The Incomparable Yosemite

The most famous and accessible of these cañon valleys, and also the one that presents their most striking and sublime features on the grandest scale, is the Yosemite, situated in the basin of the Merced River at an elevation of 4000 feet above the level of the sea. It is about seven miles long, half a mile to a mile wide, and nearly a mile deep in the solid granite flank of the range. The walls are made up of rocks, mountains in size, partly separated from each other by side cañons, and they are so sheer in front, and so compactly and harmoniously arranged on a level floor, that the Valley, comprehensively seen, looks like an immense hall or temple lighted from above.

But no temple made with hands can compare with Yosemite. Every rock in its walls seems to glow with life. Some lean back in majestic repose; others, absolutely sheer or nearly so for thousands of feet, advance beyond their companions in thoughtful attitudes, giving welcome to storms and calms alike, seemingly aware, yet heedless, of everything going on about them. Awful in stern, immovable majesty, how softly these rocks are adorned, and how fine and reassuring the company they keep: their feet among beautiful groves and meadows, their brows in the sky, a thousand flowers leaning confidingly against their feet, bathed in floods of water, floods of light, while the snow and waterfalls, the winds and avalanches and clouds shine and sing and wreathe about them as the years go by, and myriads of small winged creatures birds, bees, butterflies—give glad animation and help to make all the air into music. Down through the middle of the Valley flows the crystal Merced, River of Mercy, peacefully quiet, reflecting lilies and trees and the onlooking rocks; things frail and fleeting and types of endurance meeting here and blending in countless forms, as if into this one mountain mansion Nature had gathered her choicest treasures, to draw her lovers into close and confiding communion with her.

The Approach to the Valley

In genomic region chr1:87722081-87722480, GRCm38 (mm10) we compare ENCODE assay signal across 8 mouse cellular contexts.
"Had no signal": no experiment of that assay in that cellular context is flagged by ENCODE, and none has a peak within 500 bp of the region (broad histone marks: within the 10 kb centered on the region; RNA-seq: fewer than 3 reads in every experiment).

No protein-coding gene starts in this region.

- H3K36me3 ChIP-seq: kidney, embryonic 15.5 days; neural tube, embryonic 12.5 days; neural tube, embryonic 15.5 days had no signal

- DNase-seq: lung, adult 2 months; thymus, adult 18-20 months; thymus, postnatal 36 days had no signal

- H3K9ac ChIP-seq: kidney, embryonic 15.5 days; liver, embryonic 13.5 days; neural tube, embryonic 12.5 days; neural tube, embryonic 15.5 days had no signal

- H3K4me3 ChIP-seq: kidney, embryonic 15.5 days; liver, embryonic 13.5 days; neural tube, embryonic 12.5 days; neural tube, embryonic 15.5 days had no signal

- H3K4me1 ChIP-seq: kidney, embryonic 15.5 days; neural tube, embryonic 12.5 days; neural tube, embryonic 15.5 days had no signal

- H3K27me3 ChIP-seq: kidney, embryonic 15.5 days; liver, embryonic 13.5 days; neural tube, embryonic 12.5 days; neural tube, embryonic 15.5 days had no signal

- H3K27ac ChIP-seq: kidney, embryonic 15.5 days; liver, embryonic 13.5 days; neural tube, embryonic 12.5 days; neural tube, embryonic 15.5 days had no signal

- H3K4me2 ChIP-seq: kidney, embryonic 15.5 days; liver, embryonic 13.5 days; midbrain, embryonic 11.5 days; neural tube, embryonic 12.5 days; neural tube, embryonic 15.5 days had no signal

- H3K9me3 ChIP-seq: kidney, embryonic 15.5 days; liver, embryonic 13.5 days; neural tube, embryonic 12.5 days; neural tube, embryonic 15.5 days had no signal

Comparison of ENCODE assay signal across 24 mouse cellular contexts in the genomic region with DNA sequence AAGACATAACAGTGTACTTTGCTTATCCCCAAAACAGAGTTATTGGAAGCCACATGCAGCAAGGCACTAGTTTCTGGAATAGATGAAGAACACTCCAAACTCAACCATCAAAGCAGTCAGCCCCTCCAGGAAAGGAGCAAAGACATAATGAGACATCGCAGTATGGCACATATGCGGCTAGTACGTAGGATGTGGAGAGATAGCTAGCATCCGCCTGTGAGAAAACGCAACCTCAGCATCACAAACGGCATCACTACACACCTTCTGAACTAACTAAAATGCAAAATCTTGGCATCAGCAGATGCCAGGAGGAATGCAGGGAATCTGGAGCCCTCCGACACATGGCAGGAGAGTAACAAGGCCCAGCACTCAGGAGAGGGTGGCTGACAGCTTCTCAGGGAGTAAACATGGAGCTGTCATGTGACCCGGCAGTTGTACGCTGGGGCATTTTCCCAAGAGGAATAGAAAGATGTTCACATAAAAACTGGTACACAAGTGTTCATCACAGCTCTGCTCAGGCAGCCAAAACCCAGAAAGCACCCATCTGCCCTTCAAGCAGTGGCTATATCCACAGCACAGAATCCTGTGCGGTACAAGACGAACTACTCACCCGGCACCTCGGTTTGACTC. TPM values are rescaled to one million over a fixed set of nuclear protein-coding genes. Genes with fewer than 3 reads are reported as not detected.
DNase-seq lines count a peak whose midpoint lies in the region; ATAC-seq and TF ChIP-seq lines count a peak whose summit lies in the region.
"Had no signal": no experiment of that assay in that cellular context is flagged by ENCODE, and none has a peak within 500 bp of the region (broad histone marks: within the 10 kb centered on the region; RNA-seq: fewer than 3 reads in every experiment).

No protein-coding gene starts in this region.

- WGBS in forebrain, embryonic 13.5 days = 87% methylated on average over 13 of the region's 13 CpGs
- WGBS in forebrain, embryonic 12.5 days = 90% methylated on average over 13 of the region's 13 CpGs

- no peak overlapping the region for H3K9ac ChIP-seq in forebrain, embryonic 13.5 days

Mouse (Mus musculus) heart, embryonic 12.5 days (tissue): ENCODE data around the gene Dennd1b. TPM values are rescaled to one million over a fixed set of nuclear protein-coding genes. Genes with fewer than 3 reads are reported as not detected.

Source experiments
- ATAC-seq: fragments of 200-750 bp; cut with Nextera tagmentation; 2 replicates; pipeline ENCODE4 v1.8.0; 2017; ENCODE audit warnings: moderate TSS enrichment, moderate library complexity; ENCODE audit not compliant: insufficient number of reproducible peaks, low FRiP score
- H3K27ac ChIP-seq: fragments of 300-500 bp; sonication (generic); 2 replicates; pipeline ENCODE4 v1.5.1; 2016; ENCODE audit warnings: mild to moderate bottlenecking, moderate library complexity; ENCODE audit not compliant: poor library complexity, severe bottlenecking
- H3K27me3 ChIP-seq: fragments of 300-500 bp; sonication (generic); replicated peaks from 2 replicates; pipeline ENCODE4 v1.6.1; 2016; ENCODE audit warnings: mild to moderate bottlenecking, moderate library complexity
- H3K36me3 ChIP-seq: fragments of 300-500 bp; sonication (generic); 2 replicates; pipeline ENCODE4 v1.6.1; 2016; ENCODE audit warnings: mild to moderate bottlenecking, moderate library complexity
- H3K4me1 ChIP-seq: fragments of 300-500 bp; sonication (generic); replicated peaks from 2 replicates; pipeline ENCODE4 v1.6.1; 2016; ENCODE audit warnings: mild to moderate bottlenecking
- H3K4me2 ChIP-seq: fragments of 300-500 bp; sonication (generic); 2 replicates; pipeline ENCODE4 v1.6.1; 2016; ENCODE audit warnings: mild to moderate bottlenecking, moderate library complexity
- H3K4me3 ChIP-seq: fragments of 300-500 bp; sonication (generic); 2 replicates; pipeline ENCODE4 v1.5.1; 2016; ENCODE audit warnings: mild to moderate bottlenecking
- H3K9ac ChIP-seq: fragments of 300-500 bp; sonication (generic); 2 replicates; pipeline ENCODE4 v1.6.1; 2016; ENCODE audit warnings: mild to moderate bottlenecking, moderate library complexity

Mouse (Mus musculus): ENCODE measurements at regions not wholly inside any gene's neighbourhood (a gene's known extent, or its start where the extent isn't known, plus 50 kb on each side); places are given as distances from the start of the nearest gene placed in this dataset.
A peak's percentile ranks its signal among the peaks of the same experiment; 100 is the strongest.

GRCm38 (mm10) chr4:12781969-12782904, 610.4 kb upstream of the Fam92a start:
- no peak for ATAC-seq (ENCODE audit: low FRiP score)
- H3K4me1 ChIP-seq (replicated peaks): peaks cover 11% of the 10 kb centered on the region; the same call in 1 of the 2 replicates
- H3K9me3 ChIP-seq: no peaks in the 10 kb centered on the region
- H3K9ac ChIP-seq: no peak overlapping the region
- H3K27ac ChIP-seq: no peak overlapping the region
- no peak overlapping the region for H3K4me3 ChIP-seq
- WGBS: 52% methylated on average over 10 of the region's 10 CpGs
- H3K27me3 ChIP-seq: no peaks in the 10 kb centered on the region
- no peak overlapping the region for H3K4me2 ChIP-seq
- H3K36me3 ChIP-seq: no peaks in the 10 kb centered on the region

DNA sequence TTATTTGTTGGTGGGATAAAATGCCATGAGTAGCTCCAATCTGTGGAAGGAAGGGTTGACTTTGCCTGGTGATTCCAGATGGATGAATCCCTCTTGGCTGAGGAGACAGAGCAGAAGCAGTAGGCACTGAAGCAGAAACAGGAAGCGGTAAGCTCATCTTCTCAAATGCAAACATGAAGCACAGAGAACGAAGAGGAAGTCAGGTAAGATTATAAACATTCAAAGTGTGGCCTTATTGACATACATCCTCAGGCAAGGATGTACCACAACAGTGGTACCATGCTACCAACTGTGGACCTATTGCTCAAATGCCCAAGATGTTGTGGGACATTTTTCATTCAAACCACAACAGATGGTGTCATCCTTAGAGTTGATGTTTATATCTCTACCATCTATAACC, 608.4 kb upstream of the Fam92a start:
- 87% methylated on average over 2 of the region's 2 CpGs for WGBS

Sauntering up the foothills to Yosemite by any of the old trails or roads in use before the railway was built from the town of Merced up the river to the boundary of Yosemite Park, richer and wilder become the forests and streams. At an elevation of 6000 feet above the level of the sea the silver firs are 200 feet high, with branches whorled around the colossal shafts in regular order, and every branch beautifully pinnate like a fern frond. The Douglas spruce, the yellow and sugar pines and brown-barked Libocedrus here reach their finest developments of beauty and grandeur. The majestic Sequoia is here, too, the king of conifers, the noblest of all the noble race. These colossal trees are as wonderful in fineness of beauty and proportion as in stature—an assemblage of conifers surpassing all that have ever yet been discovered in the forests of the world. Here indeed is the tree-lover’s paradise; the woods, dry and wholesome, letting in the light in shimmering masses of half sunshine, half shade; the night air as well as the day air indescribably spicy and exhilarating; plushy fir-boughs for campers’ beds and cascades to sing us to sleep. On the highest ridges, over which these old Yosemite ways passed, the silver fir (Abies magnifica) forms the bulk of the woods, pressing forward in glorious array to the very brink of the Valley walls on both sides, and beyond the Valley to a height of from 8000 to 9000 feet above the level of the sea. Thus it appears that Yosemite, presenting such stupendous faces of bare granite, is nevertheless imbedded in magnificent forests, and the main species of pine, fir, spruce and libocedrus are also found in the Valley itself, but there are no “big trees” (Sequoia gigantea) in the Valley or about the rim of it. The nearest are about ten and twenty miles beyond the lower end of the valley on small tributaries of the Merced and Tuolumne Rivers.

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